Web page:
|Below is a selection of highlights from our tours, click on an image to direct you to all trips in that region.|
City Palace, Jaipur
|Cochin; The idyllic Maldives; Amber Fort, Jaipur; ||
|Indian Sub Continent Information|
This tour visits the following countries. Please select one to view its details.
| India | Maldives | Sri Lanka |
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The weather is hot most of the year with variations from region to region. The coolest weather lasts from around December to February, with fresh mornings and evenings and mostly sunny days. The really hot weather, when it is dry, dusty and unpleasant, is between March and June. Monsoon rains occur in most regions in summer anywhere between June and early October. Western Himalayas: Srinagar is best from March to October; July to August can be unpleasant; cold and damp in winter. Shimla is higher and therefore colder in winter. Places like Gulmarg, Manali and Pahalgam are usually under several feet of snow from December to March and temperatures in Ladakh can be extremely cold. The mountain passes of Ladakh are accessible from July to October.Required clothing: Light- to mediumweights are advised from March to October, with warmer wear for winter. Weather can change rapidly in the mountains and therefore it is important to be suitably equipped. Waterproofing is advisable.Northern Plains: This extreme climate is typically warm inland from April to mid-June, falling to almost freezing at night in winter between November and February. Summers are hot with monsoons between June and September.Required clothing: Lightweights in summer with warmer clothes in winter and on cooler evenings. Waterproofing is essential during monsoons.Central India: Madhya Pradesh state escapes the very worst of the hot season, but monsoons are heavy between July and September. Temperatures fall at night in winter.Required clothing: Lightweights are worn most of the year with warmer clothes during evenings, particularly in winter. Waterproofed clothing is advised during monsoon rains.Western India: November to February is most comfortable, although evenings can be fairly cold. Summers can be extremely hot with monsoon rainfall between mid June and mid September.Required clothing: Lightweights are worn most of the year with warmer clothes for cooler winters, and waterproofing is essential during the monsoon.Southwest: The most pleasant weather is from November to March. Monsoon rains fall anywhere between late April and July. Summer temperatures not as high as Northern India although humidity is extreme. The coast benefits from some cooling breezes. Inland, Mysore and Bijapur have pleasant climates with relatively low rainfall. Required clothing: Lightweights. Waterproofing is necessary during the monsoon. Warmer clothes are worn in the winter, particularly in the hills.Southeast: Tamil Nadu experiences a northeast monsoon between October and December and temperatures and humidity are high all year. The hills can be cold in winter. Required clothing: Lightweights. Waterproofing is necessary during the monsoon. Warmer clothes are worn in the winter, particularly in the hills.Northeast: March to June and September to November are the driest and most pleasant periods. The rest of the year has extremely heavy monsoon rainfall.Required clothing: Lightweights. Waterproofing is advisable throughout the year and essential in monsoons, usually from mid June to mid October. Warmer clothes are useful for cooler evenings.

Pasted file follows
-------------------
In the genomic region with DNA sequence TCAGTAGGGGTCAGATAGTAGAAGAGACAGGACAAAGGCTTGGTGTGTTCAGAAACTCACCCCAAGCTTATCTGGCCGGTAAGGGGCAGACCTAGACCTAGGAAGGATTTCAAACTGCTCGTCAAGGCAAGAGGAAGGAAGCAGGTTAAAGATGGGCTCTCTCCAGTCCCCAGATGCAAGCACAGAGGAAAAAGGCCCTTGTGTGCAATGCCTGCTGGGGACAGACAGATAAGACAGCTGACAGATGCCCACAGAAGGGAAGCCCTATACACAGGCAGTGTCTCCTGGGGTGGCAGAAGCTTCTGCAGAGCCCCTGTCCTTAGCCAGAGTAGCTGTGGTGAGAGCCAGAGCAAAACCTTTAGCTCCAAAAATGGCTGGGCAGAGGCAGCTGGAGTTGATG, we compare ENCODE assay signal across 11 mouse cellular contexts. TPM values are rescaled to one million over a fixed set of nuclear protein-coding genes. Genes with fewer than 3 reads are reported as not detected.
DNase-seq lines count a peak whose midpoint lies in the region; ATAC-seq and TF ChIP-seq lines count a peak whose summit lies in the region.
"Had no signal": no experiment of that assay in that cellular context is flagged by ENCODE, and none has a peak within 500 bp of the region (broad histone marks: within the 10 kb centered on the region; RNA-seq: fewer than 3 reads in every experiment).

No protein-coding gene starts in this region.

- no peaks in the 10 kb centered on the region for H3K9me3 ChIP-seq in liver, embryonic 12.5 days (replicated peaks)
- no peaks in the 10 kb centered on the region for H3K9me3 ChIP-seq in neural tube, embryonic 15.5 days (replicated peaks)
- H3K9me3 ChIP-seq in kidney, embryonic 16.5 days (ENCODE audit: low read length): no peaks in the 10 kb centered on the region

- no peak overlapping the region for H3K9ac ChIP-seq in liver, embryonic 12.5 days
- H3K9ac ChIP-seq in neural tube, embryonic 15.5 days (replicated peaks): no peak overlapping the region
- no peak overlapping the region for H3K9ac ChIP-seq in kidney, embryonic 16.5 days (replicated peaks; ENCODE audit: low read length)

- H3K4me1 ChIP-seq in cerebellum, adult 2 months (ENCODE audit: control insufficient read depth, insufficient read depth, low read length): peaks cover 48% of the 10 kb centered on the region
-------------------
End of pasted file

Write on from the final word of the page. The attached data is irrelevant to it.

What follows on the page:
3,287,263 sq km (1,269,219 sq miles).
371.4 per sq km.
Republic since 1947.
India shares borders to the northwest with Pakistan, to the north with China, Nepal and Bhutan, and to the east with Bangladesh and Myanmar. To the west lies the Arabian Sea, to the east the Bay of Bengal and to the south the Indian Ocean. The Andaman and Nicobar Islands are Indian territory but lie off the coast of Thailand in the Bay of Bengal. Sri Lanka lies off the southeast coast, and the Maldives off the southwest coast.
The far northeastern states and territories are all but separated from the rest of India by Bangladesh as it extends northwards from the Bay of Bengal towards Bhutan. India is separated from the rest of Asia by mountain ranges, forest, and desert -the Himalayan mountain range in the north, the Thar Desert in the west and the Chin Hills and Patkai ranges in the east. The Indus River runs through the northern disputed territory of Jammu & Kashmir. The most sacred of rivers, the Ganges, is in the east.
Hindi is the official language of India and, used by about 40% of the population, India's most widely spoken. English is also enshrined in the constitution for a wide range of official purposes. In addition, 18 regional languages are recognised by the constitution. These include Bengali, Gujarati, Oriya and Punjabi, which are used in respective regions, and Tamil and Telugu, which are common in the south. Other regional languages include Kannada, Malayalam and Marathi. The Muslim population largely speaks Urdu.
About 80% Hindu, 13% Muslim, with Sikh, Christian, Jain, Parsi and Buddhist minorities.
GMT + 5.5.
The traditional Hindu greeting is to fold the hands, tilt the head forward and say namaste. Indian women generally prefer not to shake hands. All visitors are asked to remove footwear when entering places of religious worship. Most Indians also remove their footwear when entering their homes; visitors should follow suit. Many Hindus are vegetarian and many, especially women, do not drink alcohol. Most Sikhs and Parsis do not smoke. Women are expected to dress modestly and men should also dress respectfully. Women should not wear short skirts and tight or revealing clothing, although there is a more casual approach to clothing in Goa.
230-240 volts AC, 50Hz. Some areas have a DC supply. Plugs used are of the round two- and three-pin type.
Head of Government
Prime Minister Manmohan Singh since 2004.